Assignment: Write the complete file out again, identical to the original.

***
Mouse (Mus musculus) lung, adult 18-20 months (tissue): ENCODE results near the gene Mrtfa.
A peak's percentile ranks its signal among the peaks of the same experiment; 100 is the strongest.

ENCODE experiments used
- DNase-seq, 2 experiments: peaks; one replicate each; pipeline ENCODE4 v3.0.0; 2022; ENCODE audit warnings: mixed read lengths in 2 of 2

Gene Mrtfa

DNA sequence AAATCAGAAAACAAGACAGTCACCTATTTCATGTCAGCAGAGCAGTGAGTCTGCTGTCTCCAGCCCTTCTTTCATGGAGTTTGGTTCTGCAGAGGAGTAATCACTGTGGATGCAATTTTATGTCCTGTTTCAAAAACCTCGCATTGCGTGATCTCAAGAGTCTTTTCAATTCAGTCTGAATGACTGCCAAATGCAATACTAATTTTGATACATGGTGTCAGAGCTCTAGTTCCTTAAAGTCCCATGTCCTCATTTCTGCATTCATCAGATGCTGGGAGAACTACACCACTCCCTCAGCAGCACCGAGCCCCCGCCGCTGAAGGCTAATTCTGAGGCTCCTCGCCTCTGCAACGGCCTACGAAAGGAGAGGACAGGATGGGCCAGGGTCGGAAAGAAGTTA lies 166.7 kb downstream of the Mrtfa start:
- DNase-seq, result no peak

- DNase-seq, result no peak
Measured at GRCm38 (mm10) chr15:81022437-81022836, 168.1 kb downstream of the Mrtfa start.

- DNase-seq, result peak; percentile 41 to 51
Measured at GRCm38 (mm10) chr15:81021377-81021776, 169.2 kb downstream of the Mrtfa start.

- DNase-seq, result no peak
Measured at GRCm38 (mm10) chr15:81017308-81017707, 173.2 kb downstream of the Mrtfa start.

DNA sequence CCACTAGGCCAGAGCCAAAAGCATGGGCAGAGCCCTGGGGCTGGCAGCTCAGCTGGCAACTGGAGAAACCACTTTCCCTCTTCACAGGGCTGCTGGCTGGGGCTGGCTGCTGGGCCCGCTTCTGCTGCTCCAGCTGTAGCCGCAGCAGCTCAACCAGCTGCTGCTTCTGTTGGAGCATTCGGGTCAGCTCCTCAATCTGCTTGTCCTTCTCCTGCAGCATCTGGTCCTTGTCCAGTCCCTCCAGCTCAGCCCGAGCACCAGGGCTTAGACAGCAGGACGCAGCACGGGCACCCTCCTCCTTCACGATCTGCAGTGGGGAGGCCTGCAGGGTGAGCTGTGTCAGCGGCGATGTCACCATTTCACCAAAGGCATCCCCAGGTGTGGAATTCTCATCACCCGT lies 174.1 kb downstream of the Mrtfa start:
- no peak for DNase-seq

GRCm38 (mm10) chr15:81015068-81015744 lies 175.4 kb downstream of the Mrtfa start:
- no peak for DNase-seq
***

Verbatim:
Mouse (Mus musculus) lung, adult 18-20 months (tissue): ENCODE results near the gene Mrtfa.
A peak's percentile ranks its signal among the peaks of the same experiment; 100 is the strongest.

ENCODE experiments used
- DNase-seq, 2 experiments: peaks; one replicate each; pipeline ENCODE4 v3.0.0; 2022; ENCODE audit warnings: mixed read lengths in 2 of 2

Gene Mrtfa

DNA sequence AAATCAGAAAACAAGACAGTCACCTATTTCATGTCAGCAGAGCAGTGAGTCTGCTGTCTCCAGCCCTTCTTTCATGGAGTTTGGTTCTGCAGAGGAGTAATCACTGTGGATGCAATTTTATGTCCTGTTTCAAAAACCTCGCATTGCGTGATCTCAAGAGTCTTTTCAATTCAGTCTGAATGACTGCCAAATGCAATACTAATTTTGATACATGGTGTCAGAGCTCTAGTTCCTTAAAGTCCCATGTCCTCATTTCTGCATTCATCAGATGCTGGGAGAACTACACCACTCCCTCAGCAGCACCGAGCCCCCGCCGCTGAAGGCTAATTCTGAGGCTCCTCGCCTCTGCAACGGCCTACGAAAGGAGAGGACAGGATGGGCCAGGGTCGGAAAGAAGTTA lies 166.7 kb downstream of the Mrtfa start:
- DNase-seq, result no peak

- DNase-seq, result no peak
Measured at GRCm38 (mm10) chr15:81022437-81022836, 168.1 kb downstream of the Mrtfa start.

- DNase-seq, result peak; percentile 41 to 51
Measured at GRCm38 (mm10) chr15:81021377-81021776, 169.2 kb downstream of the Mrtfa start.

- DNase-seq, result no peak
Measured at GRCm38 (mm10) chr15:81017308-81017707, 173.2 kb downstream of the Mrtfa start.

DNA sequence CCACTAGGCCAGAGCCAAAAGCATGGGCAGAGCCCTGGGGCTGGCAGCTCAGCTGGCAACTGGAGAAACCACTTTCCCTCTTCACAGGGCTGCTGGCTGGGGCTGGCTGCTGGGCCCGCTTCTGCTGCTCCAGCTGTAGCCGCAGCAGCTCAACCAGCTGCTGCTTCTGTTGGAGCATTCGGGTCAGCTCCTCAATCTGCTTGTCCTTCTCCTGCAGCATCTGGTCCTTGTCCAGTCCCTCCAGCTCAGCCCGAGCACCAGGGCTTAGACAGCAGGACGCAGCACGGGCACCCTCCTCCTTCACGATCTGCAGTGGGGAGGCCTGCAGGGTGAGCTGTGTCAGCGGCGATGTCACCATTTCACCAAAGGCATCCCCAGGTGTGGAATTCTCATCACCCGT lies 174.1 kb downstream of the Mrtfa start:
- no peak for DNase-seq

GRCm38 (mm10) chr15:81015068-81015744 lies 175.4 kb downstream of the Mrtfa start:
- no peak for DNase-seq